Video: Kentucky shocks Asian carp to control spread of invasive fish | TribLIVE.com
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Video: Kentucky shocks Asian carp to control spread of invasive fish

Frank Carnevale
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Kentucky Department of Fish and Wildlife Resources
The Kentucky Department of Fish and Wildlife Resources posted a stunning video that showed hundreds of fish jumping out into the air after an electric shock was sent into the water by workers on a boat.

Kentucky state workers shocked a huge school of Asian carp that had collected near a dam in the state.

The Kentucky Department of Fish and Wildlife Resources posted a stunning video that showed hundreds of fish jumping into the air after an electric shock was sent into the water by workers on a boat. The fish dropped back to the water, floated and then were collected by the workers.

The fish, which collected near the Barkley Dam along the Cumberland River, were measured and harvested, according to CNN.

The event was held on media day to highlight a system that is being installed to deter Asian carp from entering Lake Barkley in western Kentucky.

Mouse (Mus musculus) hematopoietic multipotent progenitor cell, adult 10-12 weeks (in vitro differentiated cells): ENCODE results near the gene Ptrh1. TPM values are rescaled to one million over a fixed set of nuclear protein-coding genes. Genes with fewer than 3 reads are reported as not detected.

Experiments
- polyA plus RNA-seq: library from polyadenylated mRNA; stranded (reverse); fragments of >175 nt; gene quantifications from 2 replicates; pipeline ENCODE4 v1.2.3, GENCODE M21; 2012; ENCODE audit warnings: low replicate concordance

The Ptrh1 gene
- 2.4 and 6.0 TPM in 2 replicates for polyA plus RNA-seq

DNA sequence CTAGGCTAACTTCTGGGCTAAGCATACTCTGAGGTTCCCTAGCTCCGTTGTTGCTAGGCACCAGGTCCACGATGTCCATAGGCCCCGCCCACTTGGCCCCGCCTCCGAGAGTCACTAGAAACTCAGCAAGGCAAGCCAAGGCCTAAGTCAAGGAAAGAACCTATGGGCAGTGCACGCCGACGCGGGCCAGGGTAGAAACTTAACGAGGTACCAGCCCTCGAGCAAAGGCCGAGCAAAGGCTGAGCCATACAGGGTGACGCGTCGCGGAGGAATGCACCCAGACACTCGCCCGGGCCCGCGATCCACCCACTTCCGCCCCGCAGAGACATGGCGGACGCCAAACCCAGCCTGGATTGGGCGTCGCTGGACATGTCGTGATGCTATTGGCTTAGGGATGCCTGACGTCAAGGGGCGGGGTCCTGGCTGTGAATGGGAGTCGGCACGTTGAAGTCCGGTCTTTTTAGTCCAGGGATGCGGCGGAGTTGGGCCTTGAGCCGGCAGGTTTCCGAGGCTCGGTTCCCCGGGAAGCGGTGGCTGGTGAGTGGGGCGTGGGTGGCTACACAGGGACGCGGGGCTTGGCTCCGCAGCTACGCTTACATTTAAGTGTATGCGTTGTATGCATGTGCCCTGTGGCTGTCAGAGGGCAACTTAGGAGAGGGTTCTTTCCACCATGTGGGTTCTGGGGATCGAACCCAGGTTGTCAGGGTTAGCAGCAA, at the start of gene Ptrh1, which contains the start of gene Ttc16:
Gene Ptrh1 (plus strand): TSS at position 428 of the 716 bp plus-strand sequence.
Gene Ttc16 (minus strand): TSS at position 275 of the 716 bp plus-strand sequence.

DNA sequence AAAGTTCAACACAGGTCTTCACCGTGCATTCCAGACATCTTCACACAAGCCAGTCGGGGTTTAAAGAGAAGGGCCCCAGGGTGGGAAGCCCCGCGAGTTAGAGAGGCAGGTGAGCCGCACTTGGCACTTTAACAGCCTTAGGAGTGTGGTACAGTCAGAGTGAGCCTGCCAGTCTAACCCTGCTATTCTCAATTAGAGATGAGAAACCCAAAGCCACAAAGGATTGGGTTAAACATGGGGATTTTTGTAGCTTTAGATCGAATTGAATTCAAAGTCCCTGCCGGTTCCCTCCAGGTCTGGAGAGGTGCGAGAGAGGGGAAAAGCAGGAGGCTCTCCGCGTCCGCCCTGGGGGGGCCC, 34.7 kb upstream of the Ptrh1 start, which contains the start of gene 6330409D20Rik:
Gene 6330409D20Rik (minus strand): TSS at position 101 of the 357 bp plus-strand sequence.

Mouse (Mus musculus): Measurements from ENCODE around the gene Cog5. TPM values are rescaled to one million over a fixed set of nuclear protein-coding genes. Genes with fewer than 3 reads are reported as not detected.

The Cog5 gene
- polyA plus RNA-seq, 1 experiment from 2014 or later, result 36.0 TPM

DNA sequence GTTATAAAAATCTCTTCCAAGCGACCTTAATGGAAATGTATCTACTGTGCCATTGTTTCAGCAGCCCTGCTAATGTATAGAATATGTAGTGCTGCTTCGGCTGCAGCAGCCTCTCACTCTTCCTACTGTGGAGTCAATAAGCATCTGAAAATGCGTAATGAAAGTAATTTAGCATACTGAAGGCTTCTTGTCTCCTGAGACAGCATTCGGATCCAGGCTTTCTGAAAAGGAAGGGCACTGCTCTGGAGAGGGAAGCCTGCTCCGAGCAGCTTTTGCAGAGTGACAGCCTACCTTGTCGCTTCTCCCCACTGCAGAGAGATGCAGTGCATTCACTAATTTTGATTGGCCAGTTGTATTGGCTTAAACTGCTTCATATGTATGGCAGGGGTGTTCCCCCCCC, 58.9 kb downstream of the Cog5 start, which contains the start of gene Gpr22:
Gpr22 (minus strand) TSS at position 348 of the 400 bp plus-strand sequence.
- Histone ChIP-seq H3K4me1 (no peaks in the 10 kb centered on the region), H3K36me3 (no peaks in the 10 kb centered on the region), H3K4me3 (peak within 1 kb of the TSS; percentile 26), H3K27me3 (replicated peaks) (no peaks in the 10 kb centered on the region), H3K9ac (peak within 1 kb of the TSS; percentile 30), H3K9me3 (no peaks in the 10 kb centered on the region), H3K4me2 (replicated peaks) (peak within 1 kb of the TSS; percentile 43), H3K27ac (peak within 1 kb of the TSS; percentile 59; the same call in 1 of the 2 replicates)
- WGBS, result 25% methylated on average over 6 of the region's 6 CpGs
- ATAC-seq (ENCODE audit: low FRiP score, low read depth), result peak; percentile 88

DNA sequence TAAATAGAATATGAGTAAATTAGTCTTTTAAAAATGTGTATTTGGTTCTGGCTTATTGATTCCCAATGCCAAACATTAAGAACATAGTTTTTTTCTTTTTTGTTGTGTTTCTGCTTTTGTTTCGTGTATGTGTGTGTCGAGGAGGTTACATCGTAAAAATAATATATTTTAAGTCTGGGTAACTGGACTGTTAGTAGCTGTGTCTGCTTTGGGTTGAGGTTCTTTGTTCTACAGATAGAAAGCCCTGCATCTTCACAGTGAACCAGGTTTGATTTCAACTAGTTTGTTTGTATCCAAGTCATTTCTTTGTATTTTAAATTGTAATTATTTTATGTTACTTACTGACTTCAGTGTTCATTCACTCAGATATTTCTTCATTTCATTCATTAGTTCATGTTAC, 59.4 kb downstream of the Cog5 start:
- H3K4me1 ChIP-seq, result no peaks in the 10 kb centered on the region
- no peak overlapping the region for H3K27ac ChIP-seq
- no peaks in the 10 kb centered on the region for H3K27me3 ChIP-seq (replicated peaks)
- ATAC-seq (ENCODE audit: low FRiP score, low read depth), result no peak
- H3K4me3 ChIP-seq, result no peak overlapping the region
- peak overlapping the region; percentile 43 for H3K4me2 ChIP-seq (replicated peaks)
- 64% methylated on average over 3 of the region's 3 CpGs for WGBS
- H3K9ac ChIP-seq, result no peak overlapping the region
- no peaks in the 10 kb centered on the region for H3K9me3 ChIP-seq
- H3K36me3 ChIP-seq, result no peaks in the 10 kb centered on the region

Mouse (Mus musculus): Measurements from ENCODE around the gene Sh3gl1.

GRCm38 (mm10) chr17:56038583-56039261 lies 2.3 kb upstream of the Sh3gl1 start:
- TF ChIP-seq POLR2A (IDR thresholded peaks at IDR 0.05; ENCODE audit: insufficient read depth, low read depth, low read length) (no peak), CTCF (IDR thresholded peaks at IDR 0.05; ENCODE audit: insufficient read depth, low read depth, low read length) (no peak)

The state is installing a Bio-Acoustic Fish Fence (BAFF) to try to keep the carp out of waterways. The fence casts a barrier of bubbles, sound and light to deflect the noise-sensitive Asian carp from entering an area, according to the state.

Asian carp are an invasive fish introduced in the U.S. and in the 1970s were used to help clean commercial catfish ponds. The fish escaped the ponds and have caused damage to the ecosystems of waterways and rivers, as they have no natural predators in U.S. waters.

The term “Asian carp” usually refers to four species: the bighead, silver, black, and grass carp, according to the Pennsylvania Fish & Boat Commission, which has also been watching the spread of the fish.

Frank Carnevale is a Tribune-Review digital producer. You can contact Frank via Twitter .

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